Memory at Module 1/Slot 4: 4096 MB (enabled)
  Bank 0 contains 512 MB (Standard) DIMMS (enabled)
  Bank 1 contains 512 MB (Standard) DIMMS (enabled)
  Bank 2 contains 512 MB (Standard) DIMMS (enabled)
  Bank 3 contains 512 MB (Standard) DIMMS (enabled)
  Bank 4 contains 512 MB (Standard) DIMMS (enabled)
  Bank 5 contains 512 MB (Standard) DIMMS (enabled)
  Bank 6 contains 512 MB (Standard) DIMMS (enabled)
  Bank 7 contains 512 MB (Standard) DIMMS (enabled)
Memory at Module 2/Slot 1: 4096 MB (enabled)
  Bank 0 contains 512 MB (Standard) DIMMS (enabled)
  Bank 1 contains 512 MB (Standard) DIMMS (enabled)
  Bank 2 contains 512 MB (Standard) DIMMS (enabled)
  Bank 3 contains 512 MB (Standard) DIMMS (enabled)
  Bank 4 contains 512 MB (Standard) DIMMS (enabled)
  Bank 5 contains 512 MB (Standard) DIMMS (enabled)
  Bank 6 contains 512 MB (Standard) DIMMS (enabled)
  Bank 7 contains 512 MB (Standard) DIMMS (enabled)
Memory at Module 2/Slot 2: 4096 MB (enabled)
  Bank 0 contains 512 MB (Standard) DIMMS (enabled)
  Bank 1 contains 512 MB (Standard) DIMMS (enabled)
  Bank 2 contains 512 MB (Standard) DIMMS (enabled)
  Bank 3 contains 512 MB (Standard) DIMMS (enabled)
  Bank 4 contains 512 MB (Standard) DIMMS (enabled)
  Bank 5 contains 512 MB (Standard) DIMMS (enabled)
  Bank 6 contains 512 MB (Standard) DIMMS (enabled)
  Bank 7 contains 512 MB (Standard) DIMMS (enabled)
Memory at Module 2/Slot 3: 4096 MB (enabled)
  Bank 0 contains 512 MB (Standard) DIMMS (enabled)
  Bank 1 contains 512 MB (Standard) DIMMS (enabled)
  Bank 2 contains 512 MB (Standard) DIMMS (enabled)
  Bank 3 contains 512 MB (Standard) DIMMS (enabled)
  Bank 4 contains 512 MB (Standard) DIMMS (enabled)
  Bank 5 contains 512 MB (Standard) DIMMS (enabled)
  Bank 6 contains 512 MB (Standard) DIMMS (enabled)
  Bank 7 contains 512 MB (Standard) DIMMS (enabled)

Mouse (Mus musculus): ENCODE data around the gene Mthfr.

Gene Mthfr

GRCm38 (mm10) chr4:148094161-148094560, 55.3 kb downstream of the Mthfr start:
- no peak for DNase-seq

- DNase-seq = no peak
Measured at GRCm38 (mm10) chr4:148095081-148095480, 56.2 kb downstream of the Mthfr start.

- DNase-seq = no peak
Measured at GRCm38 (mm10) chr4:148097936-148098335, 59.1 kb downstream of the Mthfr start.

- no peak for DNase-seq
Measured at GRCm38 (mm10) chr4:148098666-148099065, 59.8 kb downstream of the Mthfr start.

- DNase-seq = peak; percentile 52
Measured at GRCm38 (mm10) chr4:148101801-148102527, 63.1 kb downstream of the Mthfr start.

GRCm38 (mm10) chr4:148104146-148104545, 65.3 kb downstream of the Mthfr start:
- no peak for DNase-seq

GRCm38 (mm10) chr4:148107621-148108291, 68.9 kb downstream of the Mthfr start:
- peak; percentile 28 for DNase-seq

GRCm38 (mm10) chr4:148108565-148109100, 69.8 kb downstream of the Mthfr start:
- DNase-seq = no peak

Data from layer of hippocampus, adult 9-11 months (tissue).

Memory at Module 2/Slot 4: 4096 MB (enabled)
  Bank 0 contains 512 MB (Standard) DIMMS (enabled)
  Bank 1 contains 512 MB (Standard) DIMMS (enabled)
  Bank 2 contains 512 MB (Standard) DIMMS (enabled)
  Bank 3 contains 512 MB (Standard) DIMMS (enabled)
  Bank 4 contains 512 MB (Standard) DIMMS (enabled)
  Bank 5 contains 512 MB (Standard) DIMMS (enabled)
  Bank 6 contains 512 MB (Standard) DIMMS (enabled)
  Bank 7 contains 512 MB (Standard) DIMMS (enabled)
Memory at Module 3/Slot 1: 4096 MB (enabled)
  Bank 0 contains 512 MB (Standard) DIMMS (enabled)
  Bank 1 contains 512 MB (Standard) DIMMS (enabled)
  Bank 2 contains 512 MB (Standard) DIMMS (enabled)
  Bank 3 contains 512 MB (Standard) DIMMS (enabled)
  Bank 4 contains 512 MB (Standard) DIMMS (enabled)
  Bank 5 contains 512 MB (Standard) DIMMS (enabled)
  Bank 6 contains 512 MB (Standard) DIMMS (enabled)
  Bank 7 contains 512 MB (Standard) DIMMS (enabled)
Memory at Module 3/Slot 2: 1024 MB (enabled)
  Bank 0 contains 512 MB (Standard) DIMMS (enabled)
  Bank 1 contains 512 MB (Standard) DIMMS (enabled)
Memory at Module 3/Slot 3: 256 MB (enabled)
  Bank 0 contains 128 MB (Standard) DIMMS (enabled)
  Bank 1 contains 128 MB (Standard) DIMMS (enabled)
  Bank 2 contains 128 MB (Standard) DIMMS (disabled)
  Bank 3 contains 128 MB (Standard) DIMMS (disabled)
Memory at Module 3/Slot 4: 256 MB (enabled)
  Bank 0 contains 256 MB (Standard) DIMMS (enabled)
ROUTER in Module 1/Slot 2: Revision 2: Active Ports [2,3,4,5,6] (enabled)
ROUTER in Module 1/Slot 4: Revision 2: Active Ports [2,3,4,5,6] (enabled)
ROUTER in Module 2/Slot 2: Revision 2: Active Ports [3,4,5,6] (enabled)
ROUTER in Module 2/Slot 4: Revision 2: Active Ports [1,3,4,5,6] (enabled)
ROUTER in Module 3/Slot 2: Revision 2: Active Ports [2,4,5,6] (enabled)
ROUTER in Module 3/Slot 4: Revision 2: Active Ports [1,2,4,5,6] (enabled)
Integral SCSI controller 2: Version QL1040B (rev. 2), differential
Integral SCSI controller 3: Version QL1040B (rev. 2), differential
Integral SCSI controller 4: Version QL1040B (rev. 2), differential
Integral SCSI controller 5: Version QL1040B (rev. 2), differential
Integral SCSI controller 8: Version QL1040B (rev. 2), single ended
  Disk drive: unit 1 on SCSI controller 8 (unit 1)
  Disk drive: unit 2 on SCSI controller 8 (unit 2)
  Disk drive: unit 3 on SCSI controller 8 (unit 3)
  CDROM: unit 6 on SCSI controller 8
Integral SCSI controller 9: Version QL1040B (rev. 2), single ended
Integral SCSI controller 6: Version Fibre Channel AIC-1160, revision 2
Integral SCSI controller 0: Version QL1040B (rev. 2), single ended
  Disk drive: unit 1 on SCSI controller 0 (unit 1)
  Disk drive: unit 2 on SCSI controller 0 (unit 2)